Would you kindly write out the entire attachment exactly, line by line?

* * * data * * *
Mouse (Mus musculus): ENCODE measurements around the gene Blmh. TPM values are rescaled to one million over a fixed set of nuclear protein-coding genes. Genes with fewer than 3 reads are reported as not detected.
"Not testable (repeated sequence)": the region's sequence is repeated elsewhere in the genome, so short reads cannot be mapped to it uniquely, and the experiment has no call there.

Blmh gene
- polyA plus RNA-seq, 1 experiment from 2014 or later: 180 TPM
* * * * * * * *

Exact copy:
Mouse (Mus musculus): ENCODE measurements around the gene Blmh. TPM values are rescaled to one million over a fixed set of nuclear protein-coding genes. Genes with fewer than 3 reads are reported as not detected.
"Not testable (repeated sequence)": the region's sequence is repeated elsewhere in the genome, so short reads cannot be mapped to it uniquely, and the experiment has no call there.

Blmh gene
- polyA plus RNA-seq, 1 experiment from 2014 or later: 180 TPM